“It’s been a transformational year for San Diego’s tech market,” says Kyle Houston, branch manager for Robert Half here. Indeed, California’s southernmost metro area is poised to join its northerly neighbors like San Francisco and Los Angeles as a technology hub.
San Diego placed first among U.S. cities for projected tech hiring in 2018 in the annual Robert Half Technology IT Hiring Forecast and Local Trend Report. Considering these stats, it’s not surprising that 29 percent of San Diego CIOs plan to add full-time technology professionals to their teams in early 2018 — an increase of 14 points from the opening months of 2017. Additionally, 51 percent intend to fill any vacant positions that arise to maintain current technology staff levels.
Statewide, web developers, app developers, and systems analysts and managers are slated to be among the top 100 fastest growing occupations between 2014 and 2024.
With all this moving and shaking going on, employers in and around San Diego need to know how to recruit skilled talent in a tight job market — and candidates should understand how to edge out the competition.
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San Diego’s most wanted tech skills
“As more businesses build a presence here, we expect continued demand for project and full-time professionals with skills in web development, DevOps and cybersecurity to support the growth of internet-based companies and the already strong startup market,” says Houston
According to the hiring forecast, local employers in the San Diego job market will be keenest on the following skills in 2018:
- Cybersecurity — This reflects growing concern about cyberattacks and the increasingly sophisticated ways in which hackers compromise corporate data, Houston says.
- Wireless network management — Hiring in this sector allows companies to keep up with the ever-increasing mobile workforce and the additional flexibility employees require.
- Database management — Companies increasingly rely on competitive analytics, which must be protected and efficiently managed.
In addition to these technical skills, employers look for candidates who can work with other team members across the organization. “Interpersonal skills are becoming critical to technology operations as the interaction between IT and the business — chiefly marketing —becomes commonplace,” Houston says. “Regardless of the role, people skills and communication are key factors in hiring.”
Of the CIOs polled in San Diego, 26 percent said they plan to focus on the security of IT systems and protection of company information over the next six months. Other concerns include:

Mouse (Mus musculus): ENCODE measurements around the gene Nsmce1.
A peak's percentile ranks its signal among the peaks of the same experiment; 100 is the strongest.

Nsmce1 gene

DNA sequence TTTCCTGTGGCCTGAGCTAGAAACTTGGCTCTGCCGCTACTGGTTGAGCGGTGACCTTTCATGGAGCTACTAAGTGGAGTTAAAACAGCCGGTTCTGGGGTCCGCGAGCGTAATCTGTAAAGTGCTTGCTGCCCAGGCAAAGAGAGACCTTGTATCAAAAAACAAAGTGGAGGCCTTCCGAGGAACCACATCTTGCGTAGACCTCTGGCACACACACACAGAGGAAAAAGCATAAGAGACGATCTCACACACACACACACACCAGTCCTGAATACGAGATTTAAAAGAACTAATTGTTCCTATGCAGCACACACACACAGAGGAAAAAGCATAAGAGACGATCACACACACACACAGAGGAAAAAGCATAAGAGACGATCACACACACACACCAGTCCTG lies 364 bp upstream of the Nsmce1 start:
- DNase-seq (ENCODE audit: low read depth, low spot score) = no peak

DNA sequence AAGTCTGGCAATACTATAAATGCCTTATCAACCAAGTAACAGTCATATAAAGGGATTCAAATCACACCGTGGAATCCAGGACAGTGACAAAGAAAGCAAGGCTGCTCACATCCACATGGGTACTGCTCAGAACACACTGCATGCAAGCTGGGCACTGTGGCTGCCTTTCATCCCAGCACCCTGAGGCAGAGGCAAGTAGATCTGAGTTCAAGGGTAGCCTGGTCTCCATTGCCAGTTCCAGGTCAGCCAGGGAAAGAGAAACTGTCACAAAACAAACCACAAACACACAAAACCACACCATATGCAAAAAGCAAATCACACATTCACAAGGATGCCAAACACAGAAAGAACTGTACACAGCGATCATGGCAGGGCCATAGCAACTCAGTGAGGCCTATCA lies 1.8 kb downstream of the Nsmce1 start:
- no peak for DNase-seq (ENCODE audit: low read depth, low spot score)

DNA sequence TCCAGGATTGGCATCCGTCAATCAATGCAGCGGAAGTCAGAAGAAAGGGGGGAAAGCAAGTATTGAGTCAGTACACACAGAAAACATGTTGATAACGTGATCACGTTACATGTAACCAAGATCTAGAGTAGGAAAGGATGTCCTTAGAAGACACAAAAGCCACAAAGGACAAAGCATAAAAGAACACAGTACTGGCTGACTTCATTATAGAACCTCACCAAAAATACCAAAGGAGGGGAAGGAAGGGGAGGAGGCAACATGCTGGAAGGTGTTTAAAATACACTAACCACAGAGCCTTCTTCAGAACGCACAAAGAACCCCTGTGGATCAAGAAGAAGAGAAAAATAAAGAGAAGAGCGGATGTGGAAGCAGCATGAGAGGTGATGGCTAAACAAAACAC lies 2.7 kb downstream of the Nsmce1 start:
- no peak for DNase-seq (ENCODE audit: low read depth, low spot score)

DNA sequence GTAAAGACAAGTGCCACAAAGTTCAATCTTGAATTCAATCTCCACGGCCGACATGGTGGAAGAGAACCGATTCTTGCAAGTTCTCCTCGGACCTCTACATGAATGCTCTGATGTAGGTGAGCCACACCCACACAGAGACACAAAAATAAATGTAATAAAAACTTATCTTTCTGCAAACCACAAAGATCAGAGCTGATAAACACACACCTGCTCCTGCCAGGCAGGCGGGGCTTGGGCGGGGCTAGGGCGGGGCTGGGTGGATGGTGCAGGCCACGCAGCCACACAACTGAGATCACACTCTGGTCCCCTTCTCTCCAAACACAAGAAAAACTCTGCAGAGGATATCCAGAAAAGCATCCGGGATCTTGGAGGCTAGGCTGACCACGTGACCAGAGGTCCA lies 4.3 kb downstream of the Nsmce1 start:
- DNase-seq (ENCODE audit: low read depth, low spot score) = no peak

- Upgrading existing systems for business efficiency (21 percent)
- Innovation and helping to grow their businesses (21 percent)
- Technology innovation and investing in new technologies (17 percent)
- Staff retention (14 percent)
Employers: Be flexible and move fast
A staggering 61 percent of local CIOs say it’s difficult to find skilled IT professionals in the San Diego job market. Houston cautions that a degree of flexibility may be required to meet hiring demands given the current market conditions. “The reality is that companies are becoming very flexible in their willingness to take on people with varying experience levels because competition is so high,” he says. Employers should be prepared to invest in additional training and plan to onboard candidates who don’t yet meet all their ideal skill requirements.
Companies must act quickly, too. “It’s no secret that the hiring process needs to be fast — yet efficient — these days,” he says. Hiring managers and HR departments should work together to ensure they are on the same page regarding roles and responsibilities. Managers might also benefit from seeking budget approval before meeting with candidates to avoid wasting precious time in the recruitment process.
Candidates: Be honest and up front
With the demand for IT professionals at a high level, skilled candidates may find themselves fielding multiple offers. In this situation, Houston recommends candidates examine their motivations. What’s most important? Better compensation? More flexibility? An easier commute? Understanding their biggest wants and needs helps job seekers effectively weigh their options.
And keep in mind that hiring managers appreciate honesty. Candidates considering multiple offers should be up front with prospective employers. “This doesn’t mean you need to show all of your cards,” Houston says, “but you do need to let them know what you like or dislike about the job or the offer.” In some cases, employers may adjust their offer to better suit the applicant’s needs. As always, candidates should give employers the courtesy of a phone call if they accept another position elsewhere.
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